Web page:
While Wall Street has been experiencing some volatility, Main Street hasn’t been doing all that great —and it could be getting worse if new debt collection rules are implemented at the federal level.
A recent Gallup poll found that 40% of Americans are struggling to pay their bills or are going deeper into debt. Americans’ optimism has increased, with Gallup pointing to a 27% decrease in those who believe the economy is only fair or poor (74% in 2016 versus 47% in 2019). But the real issue is that in Americans’ personal finances have seen as great an improvement, and a big part of this diminished optimism has to do with debt from medical bills, to credit cards, to mortgage or rent.
But our community has basically always existed in the shadow of the U.S. economy. Data collected from the Federal Reserve of Chicago offers some startling insights about the Black community’s economic plight.
Estimates of Black unemployment suggest that we have endured roughly three times the rate of white unemployment in Marion County from 2013 to 2017. The median income for Black families was below $50,000, while white median income was just under $75,000 during the same time period.
We also find that the Black household poverty rate is more than twice the white household poverty rate in Marion County.
These stark economic numbers are occurring at the same time educational attainment in the Black community, meaning the percent of a population that is 25 years old with a bachelor’s degree or higher, has steadily increased from approximately 15% to just under 20%.
But too many Americans are struggling financially — and specifically with debt.
According to the National Consumer Law Center (NCLC), 34% of Hoosiers are in debt of some kind. But as you might imagine, when we look at people of color we find that 56% of predominantly non-white area Hoosiers have debt of some kind. Median debt for all Hoosiers is around $1,500.
The Urban Institute found that 28% of all Marion County residents had some kind of debt. Their analysis found that white residents have a greater share of auto loan debt (31%) and auto or retail loans (34%) versus non-white Marion County residents who had 24% of the auto loans and 28% of the auto or retail loans based on 2018 statistics.
The issue of debt collection matters not just because a substantial number of Hoosiers including Marion County residents have some debts, and not necessarily because there were 8,348 debt collection complaints made by Hoosiers in 2017 alone. To be fair, with the exception of Kentucky (5,138), our remaining border states had more than double the amount of complaints. But we also know, according to the National Consumer Law Center that nationally areas with 75% to 100% Black populations had a 69% higher rate of debt collection complaints than areas with fewer Black residents (5% or less).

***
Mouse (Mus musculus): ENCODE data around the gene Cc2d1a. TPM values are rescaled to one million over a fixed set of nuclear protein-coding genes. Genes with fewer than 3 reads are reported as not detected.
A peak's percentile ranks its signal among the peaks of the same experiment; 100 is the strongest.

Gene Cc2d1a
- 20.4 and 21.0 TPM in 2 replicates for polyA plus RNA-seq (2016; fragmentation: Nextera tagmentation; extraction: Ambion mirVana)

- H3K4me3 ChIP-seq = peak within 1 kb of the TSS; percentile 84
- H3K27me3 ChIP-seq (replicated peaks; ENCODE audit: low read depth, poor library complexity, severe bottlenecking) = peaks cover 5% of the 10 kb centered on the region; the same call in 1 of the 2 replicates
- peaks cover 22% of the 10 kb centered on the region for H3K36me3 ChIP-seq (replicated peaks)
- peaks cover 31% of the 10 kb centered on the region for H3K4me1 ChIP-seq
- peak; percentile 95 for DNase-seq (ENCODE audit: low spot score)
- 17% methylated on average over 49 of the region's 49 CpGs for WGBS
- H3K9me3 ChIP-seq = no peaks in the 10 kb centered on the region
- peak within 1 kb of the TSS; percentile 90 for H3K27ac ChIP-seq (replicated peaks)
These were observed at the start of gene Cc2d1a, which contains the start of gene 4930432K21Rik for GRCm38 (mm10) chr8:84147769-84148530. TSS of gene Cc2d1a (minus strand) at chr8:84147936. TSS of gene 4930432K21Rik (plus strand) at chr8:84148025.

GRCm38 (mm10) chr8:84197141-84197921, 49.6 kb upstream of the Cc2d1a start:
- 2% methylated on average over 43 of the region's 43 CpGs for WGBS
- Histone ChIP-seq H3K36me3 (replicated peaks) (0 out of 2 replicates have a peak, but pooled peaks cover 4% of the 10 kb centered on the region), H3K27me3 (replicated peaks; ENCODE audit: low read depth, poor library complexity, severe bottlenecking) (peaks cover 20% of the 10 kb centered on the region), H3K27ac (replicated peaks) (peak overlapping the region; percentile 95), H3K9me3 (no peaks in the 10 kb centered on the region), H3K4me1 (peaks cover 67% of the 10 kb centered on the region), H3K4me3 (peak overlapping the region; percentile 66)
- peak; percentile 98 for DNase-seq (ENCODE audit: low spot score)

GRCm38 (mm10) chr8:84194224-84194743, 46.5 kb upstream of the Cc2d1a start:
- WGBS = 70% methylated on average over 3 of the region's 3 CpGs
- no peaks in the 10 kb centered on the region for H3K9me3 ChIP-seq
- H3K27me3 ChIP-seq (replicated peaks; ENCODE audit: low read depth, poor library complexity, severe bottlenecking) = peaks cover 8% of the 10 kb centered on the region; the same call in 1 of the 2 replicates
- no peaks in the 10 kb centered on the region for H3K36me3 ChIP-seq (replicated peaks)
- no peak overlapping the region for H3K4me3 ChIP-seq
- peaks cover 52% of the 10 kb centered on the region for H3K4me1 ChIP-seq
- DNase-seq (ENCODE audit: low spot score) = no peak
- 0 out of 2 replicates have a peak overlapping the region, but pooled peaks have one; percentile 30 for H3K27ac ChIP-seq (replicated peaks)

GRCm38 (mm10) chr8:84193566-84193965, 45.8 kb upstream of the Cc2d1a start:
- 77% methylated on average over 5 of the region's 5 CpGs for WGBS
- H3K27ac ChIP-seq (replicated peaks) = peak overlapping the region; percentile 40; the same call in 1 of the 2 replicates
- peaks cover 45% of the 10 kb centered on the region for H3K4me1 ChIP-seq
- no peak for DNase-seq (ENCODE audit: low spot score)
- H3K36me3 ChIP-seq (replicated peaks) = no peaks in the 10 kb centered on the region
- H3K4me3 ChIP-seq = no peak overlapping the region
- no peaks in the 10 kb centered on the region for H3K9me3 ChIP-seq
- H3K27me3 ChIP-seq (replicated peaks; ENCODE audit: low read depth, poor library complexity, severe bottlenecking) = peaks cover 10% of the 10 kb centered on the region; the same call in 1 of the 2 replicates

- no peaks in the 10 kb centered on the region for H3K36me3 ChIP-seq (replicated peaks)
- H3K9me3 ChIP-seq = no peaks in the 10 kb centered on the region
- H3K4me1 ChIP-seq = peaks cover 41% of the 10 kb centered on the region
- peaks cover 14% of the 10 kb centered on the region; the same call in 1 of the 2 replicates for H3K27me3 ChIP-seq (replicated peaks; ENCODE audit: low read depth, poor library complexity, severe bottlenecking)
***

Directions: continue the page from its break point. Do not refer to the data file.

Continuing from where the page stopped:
It matters how the debt collectors treat our fellow Hoosiers.
In 2017, about 28% of Hoosiers reported continued contact even after “stop calling” notices were provided, according to NCLC. That year 24% of Hoosiers filed complaints about debt collectors making false representations. Complaints also included failure to identify as a debt collector (10%) and false threats or other unintended acts (5%).
According to the NCLC, the Trump administration’s Consumer Financial Protection Bureau — the agency that is supposed to protect consumers, has basically proposed new debt collection rules that will protect unscrupulous and harassing activities.
The proposed rule CFPB-2019-0022 will allow collectors to call seven times per week per debt. And, allows debt collectors to text and email without written consent by the debtor.
The NCLC argues that the rules protects collection attorneys from having to do a review of admissible evidence before filing a lawsuit. They also argue that the rule changes do not adequately protect consumers from debt that is time-barred from collection because it’s too old. Debt collectors may not even have to provide written notice of the debt if these rules change.
The time to comment has been extended to Sept 18, 2019 and you can have your federal elected official advocate on your behalf or email 2019-NPRM-DebtCollection@cfpb.gov and reference Docket No. CFPB-2019-022 to register your concerns.
What I’m hearing…
The schools have their I-Learn numbers. The state changed the test again from I-STEP Plus to I-Learn. It will be interesting to see how both state and Marion County performance averages look.
Of course, we will be paying special attention to the new I-Learn state test data and what the results looks like for students of color throughout the county.
We cannot hide from the problem — it requires accountability from parents, students, teachers, administrators and policymakers.
Marshawn Wolley is a lecturer, commentator, business owner and civic entrepreneur. Contact him at firstname.lastname@example.org.